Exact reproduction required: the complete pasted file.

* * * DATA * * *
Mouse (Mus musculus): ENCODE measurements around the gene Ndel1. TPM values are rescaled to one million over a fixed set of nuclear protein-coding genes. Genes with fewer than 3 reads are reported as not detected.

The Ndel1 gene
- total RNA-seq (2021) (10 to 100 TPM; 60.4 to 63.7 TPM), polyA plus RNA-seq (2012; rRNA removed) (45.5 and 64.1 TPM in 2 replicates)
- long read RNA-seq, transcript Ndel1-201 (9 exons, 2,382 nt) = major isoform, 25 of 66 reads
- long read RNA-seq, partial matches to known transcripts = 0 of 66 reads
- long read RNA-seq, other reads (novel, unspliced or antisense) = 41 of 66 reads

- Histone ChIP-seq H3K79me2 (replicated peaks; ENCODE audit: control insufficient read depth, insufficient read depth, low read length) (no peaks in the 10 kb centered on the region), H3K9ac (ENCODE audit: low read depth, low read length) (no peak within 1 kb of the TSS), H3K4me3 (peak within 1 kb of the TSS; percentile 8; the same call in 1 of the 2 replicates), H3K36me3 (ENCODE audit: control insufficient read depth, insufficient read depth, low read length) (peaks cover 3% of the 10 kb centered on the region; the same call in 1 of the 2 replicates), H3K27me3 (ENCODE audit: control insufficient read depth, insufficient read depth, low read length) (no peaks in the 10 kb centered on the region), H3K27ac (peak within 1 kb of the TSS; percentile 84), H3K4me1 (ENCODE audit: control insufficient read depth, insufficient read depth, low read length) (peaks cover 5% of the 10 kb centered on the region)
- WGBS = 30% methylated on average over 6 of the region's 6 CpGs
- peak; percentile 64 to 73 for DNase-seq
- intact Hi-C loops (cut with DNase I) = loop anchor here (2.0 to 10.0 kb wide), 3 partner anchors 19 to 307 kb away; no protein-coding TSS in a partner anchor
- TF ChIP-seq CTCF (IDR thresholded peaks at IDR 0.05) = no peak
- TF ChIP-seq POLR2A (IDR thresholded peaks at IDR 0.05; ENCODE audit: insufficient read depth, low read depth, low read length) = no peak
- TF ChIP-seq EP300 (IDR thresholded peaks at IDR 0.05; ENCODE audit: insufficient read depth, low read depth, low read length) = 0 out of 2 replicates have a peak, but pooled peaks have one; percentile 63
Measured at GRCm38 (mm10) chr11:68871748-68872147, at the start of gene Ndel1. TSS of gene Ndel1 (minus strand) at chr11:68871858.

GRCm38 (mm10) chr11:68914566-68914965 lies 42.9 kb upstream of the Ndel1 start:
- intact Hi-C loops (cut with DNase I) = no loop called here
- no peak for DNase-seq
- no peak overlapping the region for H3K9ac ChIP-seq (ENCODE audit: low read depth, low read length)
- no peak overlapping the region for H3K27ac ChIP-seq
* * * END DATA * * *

Mouse (Mus musculus): ENCODE measurements around the gene Ndel1. TPM values are rescaled to one million over a fixed set of nuclear protein-coding genes. Genes with fewer than 3 reads are reported as not detected.

The Ndel1 gene
- total RNA-seq (2021) (10 to 100 TPM; 60.4 to 63.7 TPM), polyA plus RNA-seq (2012; rRNA removed) (45.5 and 64.1 TPM in 2 replicates)
- long read RNA-seq, transcript Ndel1-201 (9 exons, 2,382 nt) = major isoform, 25 of 66 reads
- long read RNA-seq, partial matches to known transcripts = 0 of 66 reads
- long read RNA-seq, other reads (novel, unspliced or antisense) = 41 of 66 reads

- Histone ChIP-seq H3K79me2 (replicated peaks; ENCODE audit: control insufficient read depth, insufficient read depth, low read length) (no peaks in the 10 kb centered on the region), H3K9ac (ENCODE audit: low read depth, low read length) (no peak within 1 kb of the TSS), H3K4me3 (peak within 1 kb of the TSS; percentile 8; the same call in 1 of the 2 replicates), H3K36me3 (ENCODE audit: control insufficient read depth, insufficient read depth, low read length) (peaks cover 3% of the 10 kb centered on the region; the same call in 1 of the 2 replicates), H3K27me3 (ENCODE audit: control insufficient read depth, insufficient read depth, low read length) (no peaks in the 10 kb centered on the region), H3K27ac (peak within 1 kb of the TSS; percentile 84), H3K4me1 (ENCODE audit: control insufficient read depth, insufficient read depth, low read length) (peaks cover 5% of the 10 kb centered on the region)
- WGBS = 30% methylated on average over 6 of the region's 6 CpGs
- peak; percentile 64 to 73 for DNase-seq
- intact Hi-C loops (cut with DNase I) = loop anchor here (2.0 to 10.0 kb wide), 3 partner anchors 19 to 307 kb away; no protein-coding TSS in a partner anchor
- TF ChIP-seq CTCF (IDR thresholded peaks at IDR 0.05) = no peak
- TF ChIP-seq POLR2A (IDR thresholded peaks at IDR 0.05; ENCODE audit: insufficient read depth, low read depth, low read length) = no peak
- TF ChIP-seq EP300 (IDR thresholded peaks at IDR 0.05; ENCODE audit: insufficient read depth, low read depth, low read length) = 0 out of 2 replicates have a peak, but pooled peaks have one; percentile 63
Measured at GRCm38 (mm10) chr11:68871748-68872147, at the start of gene Ndel1. TSS of gene Ndel1 (minus strand) at chr11:68871858.

GRCm38 (mm10) chr11:68914566-68914965 lies 42.9 kb upstream of the Ndel1 start:
- intact Hi-C loops (cut with DNase I) = no loop called here
- no peak for DNase-seq
- no peak overlapping the region for H3K9ac ChIP-seq (ENCODE audit: low read depth, low read length)
- no peak overlapping the region for H3K27ac ChIP-seq